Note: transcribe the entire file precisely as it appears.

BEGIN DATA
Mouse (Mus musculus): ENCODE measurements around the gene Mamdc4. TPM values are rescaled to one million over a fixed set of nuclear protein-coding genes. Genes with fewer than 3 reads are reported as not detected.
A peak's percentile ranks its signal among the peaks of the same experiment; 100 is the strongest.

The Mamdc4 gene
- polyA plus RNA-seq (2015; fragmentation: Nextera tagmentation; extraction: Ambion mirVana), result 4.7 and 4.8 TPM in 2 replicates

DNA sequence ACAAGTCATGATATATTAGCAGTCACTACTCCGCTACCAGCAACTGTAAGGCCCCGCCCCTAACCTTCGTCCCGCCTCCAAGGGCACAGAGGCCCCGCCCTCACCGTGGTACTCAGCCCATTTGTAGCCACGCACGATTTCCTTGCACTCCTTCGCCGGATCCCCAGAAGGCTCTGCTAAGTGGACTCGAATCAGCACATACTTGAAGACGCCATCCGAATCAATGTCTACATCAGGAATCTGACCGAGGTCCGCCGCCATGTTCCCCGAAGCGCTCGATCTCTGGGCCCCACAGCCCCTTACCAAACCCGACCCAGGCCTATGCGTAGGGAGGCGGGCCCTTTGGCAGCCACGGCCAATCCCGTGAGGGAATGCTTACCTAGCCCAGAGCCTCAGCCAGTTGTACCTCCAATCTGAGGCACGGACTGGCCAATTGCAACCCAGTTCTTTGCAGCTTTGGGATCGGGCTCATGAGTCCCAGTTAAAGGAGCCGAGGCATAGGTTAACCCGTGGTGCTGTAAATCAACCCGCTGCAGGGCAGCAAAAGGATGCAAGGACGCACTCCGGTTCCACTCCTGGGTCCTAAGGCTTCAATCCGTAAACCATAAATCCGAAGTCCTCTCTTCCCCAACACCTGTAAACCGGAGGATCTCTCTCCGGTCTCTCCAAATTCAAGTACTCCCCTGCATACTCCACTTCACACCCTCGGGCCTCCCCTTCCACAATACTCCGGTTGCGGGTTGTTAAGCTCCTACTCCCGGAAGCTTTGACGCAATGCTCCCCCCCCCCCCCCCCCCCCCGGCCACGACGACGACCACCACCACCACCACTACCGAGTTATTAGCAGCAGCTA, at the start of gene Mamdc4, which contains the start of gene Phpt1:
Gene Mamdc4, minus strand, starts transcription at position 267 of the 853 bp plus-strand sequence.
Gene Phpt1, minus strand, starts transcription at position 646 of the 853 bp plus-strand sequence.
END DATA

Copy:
Mouse (Mus musculus): ENCODE measurements around the gene Mamdc4. TPM values are rescaled to one million over a fixed set of nuclear protein-coding genes. Genes with fewer than 3 reads are reported as not detected.
A peak's percentile ranks its signal among the peaks of the same experiment; 100 is the strongest.

The Mamdc4 gene
- polyA plus RNA-seq (2015; fragmentation: Nextera tagmentation; extraction: Ambion mirVana), result 4.7 and 4.8 TPM in 2 replicates

DNA sequence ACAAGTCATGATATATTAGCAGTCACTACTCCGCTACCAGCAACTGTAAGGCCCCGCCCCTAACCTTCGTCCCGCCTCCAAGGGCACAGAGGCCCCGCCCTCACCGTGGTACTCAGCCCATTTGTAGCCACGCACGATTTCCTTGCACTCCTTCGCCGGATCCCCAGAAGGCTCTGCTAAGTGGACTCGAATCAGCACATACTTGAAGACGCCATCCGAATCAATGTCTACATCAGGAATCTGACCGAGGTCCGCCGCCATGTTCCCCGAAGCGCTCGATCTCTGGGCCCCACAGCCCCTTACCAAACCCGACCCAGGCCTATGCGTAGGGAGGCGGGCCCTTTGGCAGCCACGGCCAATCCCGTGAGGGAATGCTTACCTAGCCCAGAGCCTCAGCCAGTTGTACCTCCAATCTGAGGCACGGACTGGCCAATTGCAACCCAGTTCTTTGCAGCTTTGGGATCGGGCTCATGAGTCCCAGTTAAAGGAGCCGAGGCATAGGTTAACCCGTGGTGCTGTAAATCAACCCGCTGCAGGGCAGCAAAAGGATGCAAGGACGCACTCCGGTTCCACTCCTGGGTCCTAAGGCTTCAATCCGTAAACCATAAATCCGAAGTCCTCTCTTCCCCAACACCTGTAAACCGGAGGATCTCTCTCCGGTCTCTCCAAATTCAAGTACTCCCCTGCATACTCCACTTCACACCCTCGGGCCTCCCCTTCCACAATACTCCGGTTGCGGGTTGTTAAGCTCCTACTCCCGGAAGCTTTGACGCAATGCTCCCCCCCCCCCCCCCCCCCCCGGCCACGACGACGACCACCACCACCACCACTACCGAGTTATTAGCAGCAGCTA, at the start of gene Mamdc4, which contains the start of gene Phpt1:
Gene Mamdc4, minus strand, starts transcription at position 267 of the 853 bp plus-strand sequence.
Gene Phpt1, minus strand, starts transcription at position 646 of the 853 bp plus-strand sequence.